AI Policy Pulse
January Edition

Welcome to the first 2024 edition of the AI Policy Pulse, with an overview of recent events from Brussels, Washington and Davos.


In December 2023, the EU reached a political agreement on the AI Act. But since the text became public, the regulation has faced serious criticism, casting doubt over how quickly it will be adopted. Among Member States, Germany, France and Italy have all refused to rule out rejecting the text. President Macron of France has threatened to block its adoption, seeking softer rules for foundation models to protect France’s national AI champions.

Despite the opposition, the European Council has pushed through with technical talks and a final version of the text is with the Member States for approval. The European Parliament elections are scheduled for June 6-9; the prospect of a more polarized Parliament in the next term creates an urgency to finalize the AI Act quickly. This means a comprehensive reopening of negotiations is unlikely.

Highlights of the law 

  • A tiered approach is set up to differentiate foundation models with systemic risks (such as powerful LLM models like GPT-4) and general-purpose AI systems that are built on top of foundation models. The latter includes AI applications able to generate new content using audio, code, images, text and videos.
  • Those who deploy general-purpose AI models will face transparency requirements such as technical documentation on their modelling and training, compliance with EU copyright law and dissemination of detailed summaries about training content.
  • Foundation models with systemic risks (also called high-impact foundation models) are placed in the higher tier and face a more rigorous framework to address their systemic risks. Within this classification are models that are trained with computing power above 10^25 floating point operations.
  • High-risk AI systems – those that are considered to place significant risk to health, safety, fundamental rights, environment, democracy and the rule of law – face stringent obligations. Systems that are deployed in sensitive areas such as education, employment, critical infrastructure, insurance and banking sectors, public services, elections, law enforcement, border control and administration of justice would receive the “high-risk” classifications.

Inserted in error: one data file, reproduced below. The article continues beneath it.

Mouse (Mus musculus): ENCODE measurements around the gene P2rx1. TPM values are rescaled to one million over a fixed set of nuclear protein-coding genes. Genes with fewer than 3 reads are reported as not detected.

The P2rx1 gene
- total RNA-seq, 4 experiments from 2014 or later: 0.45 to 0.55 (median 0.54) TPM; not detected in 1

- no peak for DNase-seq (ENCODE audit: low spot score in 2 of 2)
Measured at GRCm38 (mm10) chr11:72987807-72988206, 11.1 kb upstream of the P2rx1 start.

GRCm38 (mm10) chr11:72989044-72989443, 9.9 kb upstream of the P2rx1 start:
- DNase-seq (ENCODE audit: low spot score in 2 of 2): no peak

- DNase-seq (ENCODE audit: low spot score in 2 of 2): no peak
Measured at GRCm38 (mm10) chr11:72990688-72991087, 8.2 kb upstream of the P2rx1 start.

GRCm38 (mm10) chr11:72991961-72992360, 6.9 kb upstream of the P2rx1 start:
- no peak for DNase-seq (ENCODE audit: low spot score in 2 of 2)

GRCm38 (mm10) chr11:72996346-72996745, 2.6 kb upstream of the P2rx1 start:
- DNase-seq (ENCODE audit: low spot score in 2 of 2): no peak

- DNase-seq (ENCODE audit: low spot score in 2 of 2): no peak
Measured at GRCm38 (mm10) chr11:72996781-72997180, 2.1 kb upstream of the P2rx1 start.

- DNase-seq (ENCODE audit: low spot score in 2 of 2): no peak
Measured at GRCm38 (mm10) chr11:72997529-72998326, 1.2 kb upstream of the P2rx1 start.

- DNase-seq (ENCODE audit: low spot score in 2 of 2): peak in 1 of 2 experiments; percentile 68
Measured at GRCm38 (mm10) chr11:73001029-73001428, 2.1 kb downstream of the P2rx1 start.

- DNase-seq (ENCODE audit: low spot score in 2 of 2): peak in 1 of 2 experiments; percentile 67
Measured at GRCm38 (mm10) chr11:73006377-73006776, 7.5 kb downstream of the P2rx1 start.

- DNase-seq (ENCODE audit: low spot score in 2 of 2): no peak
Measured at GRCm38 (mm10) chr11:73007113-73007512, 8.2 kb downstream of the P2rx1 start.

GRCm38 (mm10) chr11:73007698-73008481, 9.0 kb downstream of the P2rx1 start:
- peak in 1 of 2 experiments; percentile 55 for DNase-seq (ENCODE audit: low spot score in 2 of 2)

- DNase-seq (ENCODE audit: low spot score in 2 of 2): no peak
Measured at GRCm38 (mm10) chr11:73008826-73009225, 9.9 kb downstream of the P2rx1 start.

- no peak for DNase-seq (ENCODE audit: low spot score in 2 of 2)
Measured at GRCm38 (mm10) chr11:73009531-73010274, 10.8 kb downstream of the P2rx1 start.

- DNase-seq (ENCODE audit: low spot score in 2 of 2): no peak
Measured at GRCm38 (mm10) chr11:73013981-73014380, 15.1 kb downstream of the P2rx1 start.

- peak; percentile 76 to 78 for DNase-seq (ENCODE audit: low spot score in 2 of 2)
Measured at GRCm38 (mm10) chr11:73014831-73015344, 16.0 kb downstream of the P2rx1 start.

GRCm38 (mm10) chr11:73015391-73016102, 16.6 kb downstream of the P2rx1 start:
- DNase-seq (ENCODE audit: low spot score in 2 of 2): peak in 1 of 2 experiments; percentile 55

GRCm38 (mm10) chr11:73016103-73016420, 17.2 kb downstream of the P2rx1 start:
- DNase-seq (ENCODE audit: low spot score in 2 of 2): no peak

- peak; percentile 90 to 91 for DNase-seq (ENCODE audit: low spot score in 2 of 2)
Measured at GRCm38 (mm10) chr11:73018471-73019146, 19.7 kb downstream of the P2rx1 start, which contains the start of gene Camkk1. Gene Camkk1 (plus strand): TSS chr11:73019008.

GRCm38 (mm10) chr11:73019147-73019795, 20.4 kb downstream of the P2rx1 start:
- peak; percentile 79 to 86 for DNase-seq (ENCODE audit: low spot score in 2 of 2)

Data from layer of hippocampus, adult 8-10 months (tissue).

• Law enforcement’s use of biometric identification systems would be restricted. Exceptions exist for targeted searches related to serious crimes and would be subject to judicial authorization. Real-time use would be limited to specific situations, like preventing terrorism or locating individuals involved in specific crimes. Last-minute changes are being sought in the European Parliament over concerns with potential loopholes in the use of facial recognition by law enforcement.
  • The legislation prohibits certain applications of AI deemed threatening to citizens’ rights and democracy. This includes bans on social scoring, untargeted scraping of facial images for recognition databases, emotion recognition in workplaces and educational institutions and AI systems manipulating human behavior.

What happens next 

  • Talks are ongoing to find a consensus in the European Council, with Member States set to vote on the text on February 2. It will then need to be approved by the Parliament, first in committees on February 13, then by the full chamber – by April at the latest.